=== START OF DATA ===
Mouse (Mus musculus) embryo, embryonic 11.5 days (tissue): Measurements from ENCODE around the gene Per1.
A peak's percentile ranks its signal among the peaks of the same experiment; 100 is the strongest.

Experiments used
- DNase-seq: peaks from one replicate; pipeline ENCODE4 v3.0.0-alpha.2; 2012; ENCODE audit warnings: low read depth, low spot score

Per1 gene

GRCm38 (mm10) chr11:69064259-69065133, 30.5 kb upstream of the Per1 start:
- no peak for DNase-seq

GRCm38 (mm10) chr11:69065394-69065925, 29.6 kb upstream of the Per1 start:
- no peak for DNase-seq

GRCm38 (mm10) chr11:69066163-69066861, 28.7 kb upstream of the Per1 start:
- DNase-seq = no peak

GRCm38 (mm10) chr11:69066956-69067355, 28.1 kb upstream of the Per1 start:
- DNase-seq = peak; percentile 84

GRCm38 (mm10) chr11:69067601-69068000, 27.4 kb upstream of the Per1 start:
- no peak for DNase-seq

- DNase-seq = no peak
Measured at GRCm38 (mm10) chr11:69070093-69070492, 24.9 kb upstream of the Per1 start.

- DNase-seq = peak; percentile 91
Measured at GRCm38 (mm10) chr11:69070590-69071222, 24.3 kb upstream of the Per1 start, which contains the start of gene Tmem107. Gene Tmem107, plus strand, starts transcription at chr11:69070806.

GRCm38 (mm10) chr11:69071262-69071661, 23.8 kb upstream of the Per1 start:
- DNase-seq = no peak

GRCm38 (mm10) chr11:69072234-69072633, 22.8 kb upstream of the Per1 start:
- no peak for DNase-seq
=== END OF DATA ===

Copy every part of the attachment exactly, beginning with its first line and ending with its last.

Mouse (Mus musculus) embryo, embryonic 11.5 days (tissue): Measurements from ENCODE around the gene Per1.
A peak's percentile ranks its signal among the peaks of the same experiment; 100 is the strongest.

Experiments used
- DNase-seq: peaks from one replicate; pipeline ENCODE4 v3.0.0-alpha.2; 2012; ENCODE audit warnings: low read depth, low spot score

Per1 gene

GRCm38 (mm10) chr11:69064259-69065133, 30.5 kb upstream of the Per1 start:
- no peak for DNase-seq

GRCm38 (mm10) chr11:69065394-69065925, 29.6 kb upstream of the Per1 start:
- no peak for DNase-seq

GRCm38 (mm10) chr11:69066163-69066861, 28.7 kb upstream of the Per1 start:
- DNase-seq = no peak

GRCm38 (mm10) chr11:69066956-69067355, 28.1 kb upstream of the Per1 start:
- DNase-seq = peak; percentile 84

GRCm38 (mm10) chr11:69067601-69068000, 27.4 kb upstream of the Per1 start:
- no peak for DNase-seq

- DNase-seq = no peak
Measured at GRCm38 (mm10) chr11:69070093-69070492, 24.9 kb upstream of the Per1 start.

- DNase-seq = peak; percentile 91
Measured at GRCm38 (mm10) chr11:69070590-69071222, 24.3 kb upstream of the Per1 start, which contains the start of gene Tmem107. Gene Tmem107, plus strand, starts transcription at chr11:69070806.

GRCm38 (mm10) chr11:69071262-69071661, 23.8 kb upstream of the Per1 start:
- DNase-seq = no peak

GRCm38 (mm10) chr11:69072234-69072633, 22.8 kb upstream of the Per1 start:
- no peak for DNase-seq